Cheesemaking often seems almost like sorcery. Every cheese starts with milk, and by carefully controlling its spoilage a cheesemaker can create something transcendent. Cheese lies in the realm of coffee, chocolate, and fine wine–the pleasure they offer test our abilities of description. Vocabularies are invented to note their characteristics. They demand poetry, rather than prose.
Even the most avid home cook or the most seasoned professional chef might be a bit intimidated by cheese, and decide to leave its creation to an artisan.
But there is always somewhere simple to start. A fresh cheese need not overwhelm. For most you simply curdle a cheese, add a bit of salt perhaps, and shape, maybe stretch the cheese.
Paneer is basically a pressed cottage cheese. It is called a direct-acidification cheese in technical terms. You can make your own paneer in little more than an hour with the use of equipment you most likely already have in your kitchen. The following recipe is adapted from Artisan Cheese Making at Home by Mary Karlin and Ed Anderson.
- large pots, at least 5 quarts
- instant read thermometer
- rubber spatula
- butter muslin or cheesecloth
- large bowl
- kitchen twine
- cooling tray set over a dish
- large cast iron pan
- 2 1/2 quarts milk
- 5 cups cultured buttermilk
- kosher salt
1) Clean your equipment. Clean and disinfect all the equipment that may come in contact with the cheese.
2) Heat the milk. Place the milk in the pot over medium-low heat and allow it to come to 175 degrees. It should take a little over a half hour.
3) Curdle the milk. Once 175 degrees is reached add the buttermilk to the pot. Gently whisk to combine. Curds should form immediately. Allow the temperature to rise to 195 degrees, stirring occasionally. Gently press the curds together with a spatula, so that they form a single mass. Once 195 degrees is reached, take the pot off the heat and cover. Allow it to rest for 5 minutes.
4) Separate the curds from the whey. Line a colander with damp butter muslin or several layers of cheesecloth. Pour the contents of the pot into the colander. Reserving the whey in a large bowl.
5) Drain the curds. Fold the corners of the cloth to the center to form a bundle. Tie closed with kitchen twine, and hang the bundle from the faucet allowing the curds to drain for five minutes.
6) Salt the curds. After five minutes open the bundle. Sprinkle the curds with a tsp of kosher salt and mix together with clean hands. Bundle and hang the curds to drain for another 10 minutes.
7) Press the curds. With your hands press the curds into a square about 3/4 of an inch thick. Fold the cloth snugly over the top to form a package. Place it on top of the cooling rack set over a dish, and place the cast iron skillet on top to press. Press the cheese for at least 1/2 hour.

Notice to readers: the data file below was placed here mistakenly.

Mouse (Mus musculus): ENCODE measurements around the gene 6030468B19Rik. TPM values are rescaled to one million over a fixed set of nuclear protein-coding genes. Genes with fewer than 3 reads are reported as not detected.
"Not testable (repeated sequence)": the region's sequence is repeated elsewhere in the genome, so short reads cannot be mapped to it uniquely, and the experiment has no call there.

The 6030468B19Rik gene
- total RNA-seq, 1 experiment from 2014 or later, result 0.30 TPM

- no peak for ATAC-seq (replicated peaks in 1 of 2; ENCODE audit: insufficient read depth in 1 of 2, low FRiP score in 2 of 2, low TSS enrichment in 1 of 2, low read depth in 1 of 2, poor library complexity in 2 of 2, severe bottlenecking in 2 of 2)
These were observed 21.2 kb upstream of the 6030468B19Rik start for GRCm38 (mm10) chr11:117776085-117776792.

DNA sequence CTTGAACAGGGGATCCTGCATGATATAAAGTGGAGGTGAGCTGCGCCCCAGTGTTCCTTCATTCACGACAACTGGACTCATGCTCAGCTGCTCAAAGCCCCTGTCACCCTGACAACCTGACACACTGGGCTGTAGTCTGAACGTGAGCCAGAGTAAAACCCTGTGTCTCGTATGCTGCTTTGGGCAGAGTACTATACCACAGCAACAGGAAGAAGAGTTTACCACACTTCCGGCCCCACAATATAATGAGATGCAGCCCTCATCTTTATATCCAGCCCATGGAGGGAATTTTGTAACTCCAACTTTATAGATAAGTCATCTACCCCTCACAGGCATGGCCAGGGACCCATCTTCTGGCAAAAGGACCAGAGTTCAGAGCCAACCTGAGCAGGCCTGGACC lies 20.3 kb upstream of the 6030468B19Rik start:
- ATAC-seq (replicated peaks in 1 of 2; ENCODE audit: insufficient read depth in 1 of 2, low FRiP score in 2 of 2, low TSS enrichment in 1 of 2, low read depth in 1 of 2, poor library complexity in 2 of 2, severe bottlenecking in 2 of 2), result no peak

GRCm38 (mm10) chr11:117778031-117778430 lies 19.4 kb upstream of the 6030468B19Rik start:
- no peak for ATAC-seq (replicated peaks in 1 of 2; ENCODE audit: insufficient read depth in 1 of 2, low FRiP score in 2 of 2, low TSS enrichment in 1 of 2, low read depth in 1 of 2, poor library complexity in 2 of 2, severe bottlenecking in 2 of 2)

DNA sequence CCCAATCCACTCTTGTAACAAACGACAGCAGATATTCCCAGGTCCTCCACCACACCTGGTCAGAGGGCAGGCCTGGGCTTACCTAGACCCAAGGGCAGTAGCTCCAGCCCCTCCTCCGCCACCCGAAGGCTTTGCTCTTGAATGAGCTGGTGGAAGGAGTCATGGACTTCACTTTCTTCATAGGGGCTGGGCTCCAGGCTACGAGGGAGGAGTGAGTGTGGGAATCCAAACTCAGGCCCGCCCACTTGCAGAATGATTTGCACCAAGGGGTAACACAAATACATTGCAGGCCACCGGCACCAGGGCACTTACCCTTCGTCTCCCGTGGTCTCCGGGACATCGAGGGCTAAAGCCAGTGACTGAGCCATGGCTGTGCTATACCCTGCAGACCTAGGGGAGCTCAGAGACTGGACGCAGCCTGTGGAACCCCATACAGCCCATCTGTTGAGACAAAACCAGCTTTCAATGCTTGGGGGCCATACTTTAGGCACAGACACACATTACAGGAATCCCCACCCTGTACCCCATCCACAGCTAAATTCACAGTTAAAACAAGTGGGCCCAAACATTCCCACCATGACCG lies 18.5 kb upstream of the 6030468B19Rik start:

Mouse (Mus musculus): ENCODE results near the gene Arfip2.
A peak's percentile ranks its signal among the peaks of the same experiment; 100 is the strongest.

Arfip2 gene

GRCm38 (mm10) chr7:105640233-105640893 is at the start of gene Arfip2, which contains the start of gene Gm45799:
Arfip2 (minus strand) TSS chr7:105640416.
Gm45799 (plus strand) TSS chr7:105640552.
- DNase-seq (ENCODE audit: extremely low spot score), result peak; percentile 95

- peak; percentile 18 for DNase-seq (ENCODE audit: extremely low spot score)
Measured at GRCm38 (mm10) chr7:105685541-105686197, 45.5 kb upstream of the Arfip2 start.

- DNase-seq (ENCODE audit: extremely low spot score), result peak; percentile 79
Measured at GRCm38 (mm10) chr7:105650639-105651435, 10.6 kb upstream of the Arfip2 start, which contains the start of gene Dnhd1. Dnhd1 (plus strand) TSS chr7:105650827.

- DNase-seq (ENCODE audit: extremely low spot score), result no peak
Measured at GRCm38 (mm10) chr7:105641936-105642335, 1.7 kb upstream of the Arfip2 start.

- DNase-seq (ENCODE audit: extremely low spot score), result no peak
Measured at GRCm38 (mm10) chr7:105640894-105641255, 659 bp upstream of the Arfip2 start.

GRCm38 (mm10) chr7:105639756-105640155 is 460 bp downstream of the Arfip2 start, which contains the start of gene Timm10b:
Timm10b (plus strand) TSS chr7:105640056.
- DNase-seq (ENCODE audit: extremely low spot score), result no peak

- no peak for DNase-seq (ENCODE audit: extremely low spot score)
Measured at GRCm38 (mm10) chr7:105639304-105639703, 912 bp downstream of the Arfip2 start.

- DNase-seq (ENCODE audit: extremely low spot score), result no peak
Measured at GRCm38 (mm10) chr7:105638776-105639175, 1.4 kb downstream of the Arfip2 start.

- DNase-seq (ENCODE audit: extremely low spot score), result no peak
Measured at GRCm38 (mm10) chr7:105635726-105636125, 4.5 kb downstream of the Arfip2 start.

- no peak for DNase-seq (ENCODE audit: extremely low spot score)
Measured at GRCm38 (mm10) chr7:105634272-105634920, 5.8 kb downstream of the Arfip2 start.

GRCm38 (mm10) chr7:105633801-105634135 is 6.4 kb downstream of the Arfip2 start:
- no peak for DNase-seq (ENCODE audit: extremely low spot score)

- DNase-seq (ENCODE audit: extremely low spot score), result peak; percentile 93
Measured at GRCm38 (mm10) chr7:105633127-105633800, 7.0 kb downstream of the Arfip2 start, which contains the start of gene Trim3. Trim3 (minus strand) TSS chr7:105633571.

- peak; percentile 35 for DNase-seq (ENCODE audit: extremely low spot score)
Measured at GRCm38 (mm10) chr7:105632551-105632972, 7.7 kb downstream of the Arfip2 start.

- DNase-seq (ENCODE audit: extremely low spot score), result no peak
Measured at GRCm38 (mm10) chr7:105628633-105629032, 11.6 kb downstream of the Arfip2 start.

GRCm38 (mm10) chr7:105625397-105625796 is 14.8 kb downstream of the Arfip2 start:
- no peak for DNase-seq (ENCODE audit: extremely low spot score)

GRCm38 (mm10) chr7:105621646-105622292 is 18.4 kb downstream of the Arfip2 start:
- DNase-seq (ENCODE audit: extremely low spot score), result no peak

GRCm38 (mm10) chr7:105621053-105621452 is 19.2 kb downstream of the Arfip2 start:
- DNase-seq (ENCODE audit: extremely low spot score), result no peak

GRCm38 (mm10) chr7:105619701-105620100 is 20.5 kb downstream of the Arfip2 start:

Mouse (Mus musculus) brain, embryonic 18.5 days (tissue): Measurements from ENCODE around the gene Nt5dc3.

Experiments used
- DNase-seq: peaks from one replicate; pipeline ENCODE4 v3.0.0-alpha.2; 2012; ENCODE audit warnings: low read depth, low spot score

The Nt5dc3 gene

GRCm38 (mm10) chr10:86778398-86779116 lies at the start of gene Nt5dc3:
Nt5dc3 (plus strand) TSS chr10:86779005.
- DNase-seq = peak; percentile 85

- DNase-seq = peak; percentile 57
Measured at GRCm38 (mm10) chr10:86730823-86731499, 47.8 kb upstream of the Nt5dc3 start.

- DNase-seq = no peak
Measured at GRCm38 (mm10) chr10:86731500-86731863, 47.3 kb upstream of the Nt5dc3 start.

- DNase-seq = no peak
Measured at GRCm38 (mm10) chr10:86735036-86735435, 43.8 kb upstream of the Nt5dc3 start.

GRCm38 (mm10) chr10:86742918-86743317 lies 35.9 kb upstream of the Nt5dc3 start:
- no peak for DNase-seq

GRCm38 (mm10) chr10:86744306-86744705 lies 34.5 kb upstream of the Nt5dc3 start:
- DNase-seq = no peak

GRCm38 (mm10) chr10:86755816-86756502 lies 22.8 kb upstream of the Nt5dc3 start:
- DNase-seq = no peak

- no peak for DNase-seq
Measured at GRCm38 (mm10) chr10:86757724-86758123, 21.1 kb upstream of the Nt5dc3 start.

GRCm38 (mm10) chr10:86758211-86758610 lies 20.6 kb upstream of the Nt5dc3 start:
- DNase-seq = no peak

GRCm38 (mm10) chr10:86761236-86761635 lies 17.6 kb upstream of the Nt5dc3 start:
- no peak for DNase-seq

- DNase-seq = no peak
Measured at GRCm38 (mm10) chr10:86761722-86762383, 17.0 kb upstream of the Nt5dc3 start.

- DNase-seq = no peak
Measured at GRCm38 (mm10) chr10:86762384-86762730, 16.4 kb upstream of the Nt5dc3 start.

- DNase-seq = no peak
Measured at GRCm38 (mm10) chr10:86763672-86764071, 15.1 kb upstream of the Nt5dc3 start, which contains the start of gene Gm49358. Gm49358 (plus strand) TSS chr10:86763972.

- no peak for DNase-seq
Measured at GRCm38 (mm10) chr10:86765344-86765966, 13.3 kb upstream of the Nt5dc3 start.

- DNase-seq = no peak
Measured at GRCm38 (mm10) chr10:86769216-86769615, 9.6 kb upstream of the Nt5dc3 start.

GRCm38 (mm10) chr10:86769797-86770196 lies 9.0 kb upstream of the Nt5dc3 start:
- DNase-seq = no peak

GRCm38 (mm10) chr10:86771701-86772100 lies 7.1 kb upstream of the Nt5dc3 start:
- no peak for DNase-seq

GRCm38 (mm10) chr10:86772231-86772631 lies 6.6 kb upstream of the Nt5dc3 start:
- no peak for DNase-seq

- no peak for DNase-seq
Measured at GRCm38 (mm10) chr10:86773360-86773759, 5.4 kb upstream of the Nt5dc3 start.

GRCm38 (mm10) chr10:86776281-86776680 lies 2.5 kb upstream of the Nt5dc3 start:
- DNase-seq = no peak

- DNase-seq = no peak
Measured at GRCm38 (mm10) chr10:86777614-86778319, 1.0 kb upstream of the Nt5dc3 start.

One of the most common ways to serve paneer is with saag, an Indian dish. Saag is a simple puree of greens, with garlic, onion and spices. It is simple, yet satisfying. It is especially good if you take the time to make your own spice mix rather than use a store-bought curry.
- mortar and pestle or spice grinder
- large pot
- microplane grater
- immersion blender or food processor
- 2 tbs cumin seed
- 1 tbs coriander
- 2 tsp mustard seed
- 3 cardamom pods
- 3 whole cloves
- 1/2 to 1 lb paneer, store-bought or homemade, cut into cubes
- ghee, or clarified butter
- 1 medium onion
- 3 cloves garlic, minced
- 1 inch segment fresh ginger, peeled
- 1 1/2 lbs baby spinach
- 3/4 cup buttermilk
- 1/2 tsp turmeric
- 1/4 cup plain yogurt
- juice of 1/2 lemon
1) Roast and Grind spices. Place the cumin seed, coriander, mustard seed, cardamom and clove in a dry cast iron skillet over medium heat. Roast for several moments until they release their fragrance and brown slightly. With a mortar and pestle or spice grinder grind the spices as finely as possible. Set aside 2 tbs, and reserve the rest in a well-sealed jar for a separate use. Wipe the skillet clean.
2) Brown the paneer. Melt 2 tbs ghee in the cast iron skillet over medium heat. Add the paneer and brown well. Transfer the paneer to a paper towel.
3) Cook the aromatics. Transfer the melted ghee from the skillet to a large pot. Add more ghee if necessary to generously coat the cooking surface. Add the onion and garlic to the pot and place over medium heat and salt well. When the onions become translucent grate the segment of ginger into the pot with the microplane. Add 2 tbs of the spice blend,
4) Steam the spinach. Add the spinach and buttermilk to the pot and cover for several minutes, stirring occasionally, until the spinach is cooked through.
5) Finish seasoning and puree the spinach. Add the turmeric, yogurt and lemon juice and stir to combine. Roughly puree the spinach with an immersion blender, or transfer to a food processor, and pulse several times. Salt to taste. Transfer to serving dishes and top with reserved paneer. Serve with basmati rice, and chapati or naanFollow @icinthedark